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If $a$ and $b$ are the zeros of a polynomial $p(x) = x^2 - x-2$, find a polynomial whose zeroes are $2a+1$ and $2b+1$.

[Hint: I know that if we have the value of $\alpha + \beta$ and $\alpha\beta$, where $\alpha$ and $\beta$ are the roots of the required polynomial, then we can apply the formula $x^2 - (\alpha + \beta)x + (\alpha\beta)$.]

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5 Answers

up vote 9 down vote accepted

Hint: First remember that a quadratic equation is basically $$x^2-(\text{Sum of roots})x+\text{Product of roots}=0$$

From the given condition $a+b=1$ and $ab=-2$.

Now what would be the values of $(2a+1)+(2b+1)=2(a+b)+2$ and $(2a+1)(2b+1)=4ab+2(a+b)+1$?

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By looking at it and factoring, $p(x)=(x-2)(x+1)$ so $a=2$ and $b=-1$. Therefore you want zeros at $2a+1=5$ and $2b+1=-1$ for the new polynomial, call it $q(x)$. This polynomial will give the desired roots if $q(x)=(x-5)(x+1)=x^2-4x-5$.

This also works your way of using the product-sum formula for roots as you've mentioned, but just factoring it is simpler (note factoring does not always produce "nice" results like this).

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If x is a root of $x^2-x-2=0,$ we need to find an equation in $y$ such that $y=2x+1\implies x=\frac{y-1}2$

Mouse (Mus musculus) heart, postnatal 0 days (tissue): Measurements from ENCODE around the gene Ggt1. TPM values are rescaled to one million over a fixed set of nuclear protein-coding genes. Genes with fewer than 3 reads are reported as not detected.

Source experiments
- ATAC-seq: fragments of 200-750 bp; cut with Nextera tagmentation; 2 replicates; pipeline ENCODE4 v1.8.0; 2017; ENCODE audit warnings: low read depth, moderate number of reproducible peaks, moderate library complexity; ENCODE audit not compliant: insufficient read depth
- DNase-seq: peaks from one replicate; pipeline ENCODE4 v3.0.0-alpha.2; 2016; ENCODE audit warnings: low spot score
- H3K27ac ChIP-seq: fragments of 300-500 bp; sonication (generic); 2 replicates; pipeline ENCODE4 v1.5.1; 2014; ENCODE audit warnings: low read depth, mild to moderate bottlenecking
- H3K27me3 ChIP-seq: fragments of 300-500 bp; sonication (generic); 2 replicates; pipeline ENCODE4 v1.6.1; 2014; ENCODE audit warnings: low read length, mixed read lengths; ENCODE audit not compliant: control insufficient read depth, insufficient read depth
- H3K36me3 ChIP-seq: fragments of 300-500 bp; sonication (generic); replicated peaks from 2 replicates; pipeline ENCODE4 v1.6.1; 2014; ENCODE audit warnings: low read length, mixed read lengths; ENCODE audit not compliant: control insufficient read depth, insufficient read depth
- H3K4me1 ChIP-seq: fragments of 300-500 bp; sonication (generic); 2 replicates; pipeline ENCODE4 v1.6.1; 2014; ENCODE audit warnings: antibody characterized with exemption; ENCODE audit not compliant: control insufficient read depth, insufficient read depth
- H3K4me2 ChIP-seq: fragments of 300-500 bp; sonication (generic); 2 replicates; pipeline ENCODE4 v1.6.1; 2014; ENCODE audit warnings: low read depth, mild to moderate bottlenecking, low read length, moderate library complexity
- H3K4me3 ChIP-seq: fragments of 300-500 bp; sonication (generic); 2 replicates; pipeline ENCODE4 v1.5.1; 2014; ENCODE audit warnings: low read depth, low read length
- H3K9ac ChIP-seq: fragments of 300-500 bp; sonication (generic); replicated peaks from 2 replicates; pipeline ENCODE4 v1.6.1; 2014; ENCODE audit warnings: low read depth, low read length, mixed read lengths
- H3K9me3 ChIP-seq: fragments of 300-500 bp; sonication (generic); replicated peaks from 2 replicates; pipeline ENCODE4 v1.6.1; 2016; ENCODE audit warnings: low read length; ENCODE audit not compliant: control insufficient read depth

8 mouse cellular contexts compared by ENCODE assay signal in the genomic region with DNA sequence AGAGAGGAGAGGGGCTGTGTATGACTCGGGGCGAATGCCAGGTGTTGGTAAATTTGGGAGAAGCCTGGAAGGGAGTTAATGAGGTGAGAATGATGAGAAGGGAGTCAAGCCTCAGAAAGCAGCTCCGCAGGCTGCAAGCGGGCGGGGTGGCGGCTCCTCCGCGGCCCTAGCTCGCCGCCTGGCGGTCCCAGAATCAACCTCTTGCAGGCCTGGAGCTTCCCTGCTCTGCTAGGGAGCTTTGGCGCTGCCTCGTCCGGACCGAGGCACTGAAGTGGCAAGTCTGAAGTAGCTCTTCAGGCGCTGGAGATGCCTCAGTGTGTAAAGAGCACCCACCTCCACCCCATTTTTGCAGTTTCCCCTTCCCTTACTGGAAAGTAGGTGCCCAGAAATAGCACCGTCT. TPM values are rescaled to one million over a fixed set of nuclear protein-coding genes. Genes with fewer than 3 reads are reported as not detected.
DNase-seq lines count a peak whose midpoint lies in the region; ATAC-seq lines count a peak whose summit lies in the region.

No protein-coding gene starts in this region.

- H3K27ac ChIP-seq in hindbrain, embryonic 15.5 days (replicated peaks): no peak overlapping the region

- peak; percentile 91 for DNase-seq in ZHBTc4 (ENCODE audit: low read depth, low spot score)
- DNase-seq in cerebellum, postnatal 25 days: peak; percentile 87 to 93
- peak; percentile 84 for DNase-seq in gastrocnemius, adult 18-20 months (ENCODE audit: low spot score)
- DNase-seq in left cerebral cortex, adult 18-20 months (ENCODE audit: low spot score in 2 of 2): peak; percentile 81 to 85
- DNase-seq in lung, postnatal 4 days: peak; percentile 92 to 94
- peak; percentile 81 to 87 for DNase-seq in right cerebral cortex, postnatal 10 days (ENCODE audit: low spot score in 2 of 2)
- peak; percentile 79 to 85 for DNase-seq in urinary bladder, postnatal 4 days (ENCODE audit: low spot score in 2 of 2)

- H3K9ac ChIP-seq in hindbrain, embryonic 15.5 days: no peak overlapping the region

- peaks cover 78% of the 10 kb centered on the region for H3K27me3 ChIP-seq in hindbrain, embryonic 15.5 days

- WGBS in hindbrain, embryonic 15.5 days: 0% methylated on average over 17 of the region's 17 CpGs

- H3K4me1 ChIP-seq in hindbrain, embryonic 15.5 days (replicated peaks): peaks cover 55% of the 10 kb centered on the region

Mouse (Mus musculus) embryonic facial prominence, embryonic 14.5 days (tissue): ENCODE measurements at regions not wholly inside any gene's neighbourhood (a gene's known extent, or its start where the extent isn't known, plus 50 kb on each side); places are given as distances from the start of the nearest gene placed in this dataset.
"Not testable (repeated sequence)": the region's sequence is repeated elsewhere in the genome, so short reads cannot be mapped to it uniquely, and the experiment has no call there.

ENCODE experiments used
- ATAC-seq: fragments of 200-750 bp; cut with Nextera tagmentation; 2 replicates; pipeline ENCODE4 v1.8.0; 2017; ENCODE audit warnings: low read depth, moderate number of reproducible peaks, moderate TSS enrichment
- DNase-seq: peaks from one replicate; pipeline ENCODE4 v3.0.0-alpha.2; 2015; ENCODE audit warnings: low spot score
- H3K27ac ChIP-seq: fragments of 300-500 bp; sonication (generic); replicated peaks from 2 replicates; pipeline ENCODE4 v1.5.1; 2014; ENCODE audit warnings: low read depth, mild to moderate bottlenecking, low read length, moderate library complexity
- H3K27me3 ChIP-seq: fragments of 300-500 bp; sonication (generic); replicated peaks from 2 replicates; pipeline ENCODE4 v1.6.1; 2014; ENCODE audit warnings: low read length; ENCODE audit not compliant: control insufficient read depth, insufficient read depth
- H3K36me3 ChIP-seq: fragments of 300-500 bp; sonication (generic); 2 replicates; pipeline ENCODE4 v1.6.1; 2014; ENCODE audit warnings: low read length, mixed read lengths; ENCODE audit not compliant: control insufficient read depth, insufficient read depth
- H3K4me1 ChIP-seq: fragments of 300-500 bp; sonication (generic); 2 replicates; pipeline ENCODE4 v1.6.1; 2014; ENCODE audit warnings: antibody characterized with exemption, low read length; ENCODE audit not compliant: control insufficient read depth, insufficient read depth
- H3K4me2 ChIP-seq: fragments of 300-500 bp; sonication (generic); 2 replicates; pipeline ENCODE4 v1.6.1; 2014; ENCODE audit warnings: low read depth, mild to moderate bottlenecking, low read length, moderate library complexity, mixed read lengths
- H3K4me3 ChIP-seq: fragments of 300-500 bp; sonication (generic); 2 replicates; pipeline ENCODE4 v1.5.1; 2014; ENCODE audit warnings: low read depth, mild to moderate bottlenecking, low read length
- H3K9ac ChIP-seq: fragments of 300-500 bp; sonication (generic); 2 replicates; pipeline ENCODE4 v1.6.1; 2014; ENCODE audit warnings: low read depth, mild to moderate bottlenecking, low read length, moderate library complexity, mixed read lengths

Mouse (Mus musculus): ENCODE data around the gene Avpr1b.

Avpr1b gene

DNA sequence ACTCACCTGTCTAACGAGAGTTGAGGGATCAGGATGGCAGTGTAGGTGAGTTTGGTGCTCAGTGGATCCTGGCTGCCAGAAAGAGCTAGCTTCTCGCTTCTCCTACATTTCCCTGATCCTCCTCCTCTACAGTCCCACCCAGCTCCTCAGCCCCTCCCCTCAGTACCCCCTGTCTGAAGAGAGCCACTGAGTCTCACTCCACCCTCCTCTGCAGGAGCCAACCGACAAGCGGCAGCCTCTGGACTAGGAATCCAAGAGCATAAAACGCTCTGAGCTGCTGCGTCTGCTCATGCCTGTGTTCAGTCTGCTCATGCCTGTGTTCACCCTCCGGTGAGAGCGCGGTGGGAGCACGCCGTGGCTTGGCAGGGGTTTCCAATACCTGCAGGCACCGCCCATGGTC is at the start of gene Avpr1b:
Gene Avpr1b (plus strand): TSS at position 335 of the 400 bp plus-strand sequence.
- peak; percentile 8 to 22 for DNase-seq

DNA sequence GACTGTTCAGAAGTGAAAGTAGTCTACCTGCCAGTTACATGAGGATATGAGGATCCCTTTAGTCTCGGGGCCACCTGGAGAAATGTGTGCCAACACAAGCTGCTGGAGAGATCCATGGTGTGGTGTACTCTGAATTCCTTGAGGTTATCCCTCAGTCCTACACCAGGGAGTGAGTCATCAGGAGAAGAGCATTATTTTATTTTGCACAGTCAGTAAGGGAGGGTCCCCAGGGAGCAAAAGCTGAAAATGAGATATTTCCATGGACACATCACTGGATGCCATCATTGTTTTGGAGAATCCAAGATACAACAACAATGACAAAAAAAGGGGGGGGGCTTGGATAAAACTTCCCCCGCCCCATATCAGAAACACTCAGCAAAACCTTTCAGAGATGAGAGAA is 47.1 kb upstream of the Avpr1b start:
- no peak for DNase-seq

As x is a root of $x^2-x-2=0$,

$$ \left(\frac{y-1}2\right)^2-\frac{y-1}2-2=0\implies (y-1)^2-2(y-1)-8=0\implies y^2-4y-5=0$$

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For a polynomial function of degree $2$ denoted $p(x)$, one can rewrite it $p(x)=x^2-Sx+P$ where $S = a+b$ and $P=ab$ with $a,b$ the zeros of $p(x)$. In your case, $S=1$ and $P=-2$. You have two equations: $a+b=1$ and $ab=-2$. Your new polynomial should satisfy the equations: $(2a+1)+(2b+1)=S'$ and $(2a+1)(2b+1)=P'$. Just expand these equations and regroup terms that you know, i.e. $ab$ and $a+b$. You'll find $S'$ and $P'$ and then your new polynomial will be: $x^2-S'x+P'$.

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We know $\rm\:\color{#0A0}{a\!+\!b},\ \color{#C00}{ab},\:$ we seek $\rm\:2a\!+\!1+2b\!+\!1 = 2(\color{#0A0}{a\!+\!b}\!+\!1),\ (2a\!+\!1)(2b\!+\!1) = 4\color{#C00}{ab}+2(\color{#0A0}{a\!+\!b})+1$

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